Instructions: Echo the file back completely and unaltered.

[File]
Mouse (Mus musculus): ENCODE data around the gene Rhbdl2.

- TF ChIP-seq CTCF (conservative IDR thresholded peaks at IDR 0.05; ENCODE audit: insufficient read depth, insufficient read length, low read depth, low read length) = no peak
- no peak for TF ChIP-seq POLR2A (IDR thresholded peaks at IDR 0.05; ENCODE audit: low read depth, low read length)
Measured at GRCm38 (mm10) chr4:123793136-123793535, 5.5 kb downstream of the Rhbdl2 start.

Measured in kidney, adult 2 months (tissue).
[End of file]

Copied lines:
Mouse (Mus musculus): ENCODE data around the gene Rhbdl2.

- TF ChIP-seq CTCF (conservative IDR thresholded peaks at IDR 0.05; ENCODE audit: insufficient read depth, insufficient read length, low read depth, low read length) = no peak
- no peak for TF ChIP-seq POLR2A (IDR thresholded peaks at IDR 0.05; ENCODE audit: low read depth, low read length)
Measured at GRCm38 (mm10) chr4:123793136-123793535, 5.5 kb downstream of the Rhbdl2 start.

Measured in kidney, adult 2 months (tissue).